Well, Ballacallum Red Gates, The Lhen, Andreas.
An attractive well that may be constructed of beach stones. Unusually wide circumference – the largest I have seen.
The well is approx. 43m SSE/152o of the main house in a grassy area surrounded by a number of trees which creates a lovely setting. For safety, it is currently covered over with a large concrete slab.
It was likely a domestic well.
There are historical reports of a keeill in the area and the following is from Kneen’s Place-names, 1925:
‘Colum or Columba’s farm.’ Found both as a Christian name and surname in the Isle of Man. As there appears to have been an ancient church here, a dedication to St. Columba is not unlikely.
“There was an ancient keeill situated near the W. end of Ballacolum, or between there and the river, the exact site is not known to me, but I have heard old inhabitants of the Lhane say that in the old times girls went there in search of beads. It was also stated that a fisherman removed a font from the place and used it as a barking pot for his fishing-gear. The next time he went to sea the boat would not hold him and his companions had to put him ashore.”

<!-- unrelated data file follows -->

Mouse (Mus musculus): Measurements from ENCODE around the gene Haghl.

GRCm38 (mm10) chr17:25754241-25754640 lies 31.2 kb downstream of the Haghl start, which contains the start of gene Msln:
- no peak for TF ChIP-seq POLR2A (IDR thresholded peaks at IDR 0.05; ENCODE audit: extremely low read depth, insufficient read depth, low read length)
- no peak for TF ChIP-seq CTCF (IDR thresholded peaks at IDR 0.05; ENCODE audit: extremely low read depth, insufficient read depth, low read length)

And a further reference in a List of Manx Antiquities, 1930:
Site of Keeill, Ballagonnell, near the w. end of Balla colum, treen of Ballyhamyg. On the N. side of the road from Andreas village to the Lhen, about 100 yds. w. of house. The late Archdeacon Moore thought this had been called ‘S. Martin’s,’ but it is mentioned as ‘Keeill Columb, near Ballacolum’ in Mx. Soc. v. 197, and the name of the adjoining farm suggests rather a Columban foundation. It is still remembered that the foundations were removed when the Tower was being built at the Church. A stone basin, called a Font, was found which an old man used as a cooking vessel till it broke and was taken away with the other stones. Glass beads found.
Thank you to the owner for the invitation to see it and for some local history.
Photographs by Ber Weyde; OS Map courtesy of Manngis
The well is approx. 43m SSE/152o of the main house in a grassy area surrounded by a number of trees.
Private property, please contact landowner for access.
NLS OS 6″ Isle of Man Sheet II Surveyed: 1869, Published: 1870. The well is not indicated on the OS nor is a spring but there is a circle in the area of the well’s location and this may represent a dub/pool.
What3Words: mutually.bingo.depictions. Toggle to satellite view by clicking on globe bottom r/h corner.
If you have any information on this well please contact me and quote well record number (225) as this will help identify which well you are referring too.